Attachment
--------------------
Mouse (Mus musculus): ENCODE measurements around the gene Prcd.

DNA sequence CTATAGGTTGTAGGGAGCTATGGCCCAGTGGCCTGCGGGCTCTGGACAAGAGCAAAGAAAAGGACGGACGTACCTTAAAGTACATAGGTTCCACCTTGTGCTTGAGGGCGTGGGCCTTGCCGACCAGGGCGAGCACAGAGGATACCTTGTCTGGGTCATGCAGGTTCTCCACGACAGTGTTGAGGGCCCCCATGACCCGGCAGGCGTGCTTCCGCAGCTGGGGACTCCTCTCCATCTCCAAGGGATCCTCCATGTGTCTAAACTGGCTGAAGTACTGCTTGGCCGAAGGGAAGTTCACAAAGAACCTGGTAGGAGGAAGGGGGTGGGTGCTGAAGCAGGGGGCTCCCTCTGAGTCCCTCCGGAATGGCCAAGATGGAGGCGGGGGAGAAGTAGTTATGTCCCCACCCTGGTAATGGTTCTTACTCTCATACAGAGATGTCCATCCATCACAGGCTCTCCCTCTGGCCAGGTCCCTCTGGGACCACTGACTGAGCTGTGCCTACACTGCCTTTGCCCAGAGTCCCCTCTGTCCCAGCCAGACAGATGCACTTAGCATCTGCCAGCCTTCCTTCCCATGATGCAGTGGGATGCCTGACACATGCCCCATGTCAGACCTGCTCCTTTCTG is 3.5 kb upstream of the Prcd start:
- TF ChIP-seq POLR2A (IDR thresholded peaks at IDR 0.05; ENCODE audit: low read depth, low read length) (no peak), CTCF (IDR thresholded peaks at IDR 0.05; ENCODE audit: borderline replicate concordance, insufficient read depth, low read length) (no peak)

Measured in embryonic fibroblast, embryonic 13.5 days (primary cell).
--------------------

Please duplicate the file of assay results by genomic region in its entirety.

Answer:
Mouse (Mus musculus): ENCODE measurements around the gene Prcd.

DNA sequence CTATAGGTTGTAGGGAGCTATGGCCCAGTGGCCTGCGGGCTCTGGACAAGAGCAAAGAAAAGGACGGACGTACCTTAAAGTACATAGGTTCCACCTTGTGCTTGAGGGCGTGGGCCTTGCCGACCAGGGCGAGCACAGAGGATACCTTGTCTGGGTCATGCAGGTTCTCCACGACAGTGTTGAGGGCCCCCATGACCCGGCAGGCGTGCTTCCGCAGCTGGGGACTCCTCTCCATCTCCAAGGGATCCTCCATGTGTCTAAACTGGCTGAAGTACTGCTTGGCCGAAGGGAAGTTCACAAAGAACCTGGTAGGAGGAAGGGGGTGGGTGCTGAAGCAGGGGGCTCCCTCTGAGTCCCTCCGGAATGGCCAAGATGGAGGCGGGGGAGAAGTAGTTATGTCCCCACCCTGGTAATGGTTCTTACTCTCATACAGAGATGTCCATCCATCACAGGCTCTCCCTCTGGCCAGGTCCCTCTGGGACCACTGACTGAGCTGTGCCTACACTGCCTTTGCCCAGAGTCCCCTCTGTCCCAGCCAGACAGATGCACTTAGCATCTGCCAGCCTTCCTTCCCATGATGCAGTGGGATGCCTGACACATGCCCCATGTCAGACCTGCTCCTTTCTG is 3.5 kb upstream of the Prcd start:
- TF ChIP-seq POLR2A (IDR thresholded peaks at IDR 0.05; ENCODE audit: low read depth, low read length) (no peak), CTCF (IDR thresholded peaks at IDR 0.05; ENCODE audit: borderline replicate concordance, insufficient read depth, low read length) (no peak)

Measured in embryonic fibroblast, embryonic 13.5 days (primary cell).